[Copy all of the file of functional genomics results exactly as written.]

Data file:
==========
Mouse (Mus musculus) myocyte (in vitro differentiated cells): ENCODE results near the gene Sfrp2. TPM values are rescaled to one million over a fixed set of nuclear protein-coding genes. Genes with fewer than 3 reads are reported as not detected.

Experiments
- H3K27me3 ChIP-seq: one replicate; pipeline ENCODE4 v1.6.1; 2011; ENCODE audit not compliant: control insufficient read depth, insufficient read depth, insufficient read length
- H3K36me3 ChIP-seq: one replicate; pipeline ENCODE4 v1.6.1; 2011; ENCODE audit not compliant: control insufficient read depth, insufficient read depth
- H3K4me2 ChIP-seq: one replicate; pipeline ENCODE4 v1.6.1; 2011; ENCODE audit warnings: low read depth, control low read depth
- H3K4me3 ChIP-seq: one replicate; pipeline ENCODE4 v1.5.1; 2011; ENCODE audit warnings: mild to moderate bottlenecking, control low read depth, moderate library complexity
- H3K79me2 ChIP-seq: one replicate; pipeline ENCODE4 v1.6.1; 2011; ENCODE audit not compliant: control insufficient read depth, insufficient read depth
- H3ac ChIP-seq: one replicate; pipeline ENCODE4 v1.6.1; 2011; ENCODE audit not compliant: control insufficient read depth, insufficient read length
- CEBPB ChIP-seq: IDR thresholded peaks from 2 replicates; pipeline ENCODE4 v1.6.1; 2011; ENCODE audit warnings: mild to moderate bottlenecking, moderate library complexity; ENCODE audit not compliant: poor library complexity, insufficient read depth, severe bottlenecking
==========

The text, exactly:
Mouse (Mus musculus) myocyte (in vitro differentiated cells): ENCODE results near the gene Sfrp2. TPM values are rescaled to one million over a fixed set of nuclear protein-coding genes. Genes with fewer than 3 reads are reported as not detected.

Experiments
- H3K27me3 ChIP-seq: one replicate; pipeline ENCODE4 v1.6.1; 2011; ENCODE audit not compliant: control insufficient read depth, insufficient read depth, insufficient read length
- H3K36me3 ChIP-seq: one replicate; pipeline ENCODE4 v1.6.1; 2011; ENCODE audit not compliant: control insufficient read depth, insufficient read depth
- H3K4me2 ChIP-seq: one replicate; pipeline ENCODE4 v1.6.1; 2011; ENCODE audit warnings: low read depth, control low read depth
- H3K4me3 ChIP-seq: one replicate; pipeline ENCODE4 v1.5.1; 2011; ENCODE audit warnings: mild to moderate bottlenecking, control low read depth, moderate library complexity
- H3K79me2 ChIP-seq: one replicate; pipeline ENCODE4 v1.6.1; 2011; ENCODE audit not compliant: control insufficient read depth, insufficient read depth
- H3ac ChIP-seq: one replicate; pipeline ENCODE4 v1.6.1; 2011; ENCODE audit not compliant: control insufficient read depth, insufficient read length
- CEBPB ChIP-seq: IDR thresholded peaks from 2 replicates; pipeline ENCODE4 v1.6.1; 2011; ENCODE audit warnings: mild to moderate bottlenecking, moderate library complexity; ENCODE audit not compliant: poor library complexity, insufficient read depth, severe bottlenecking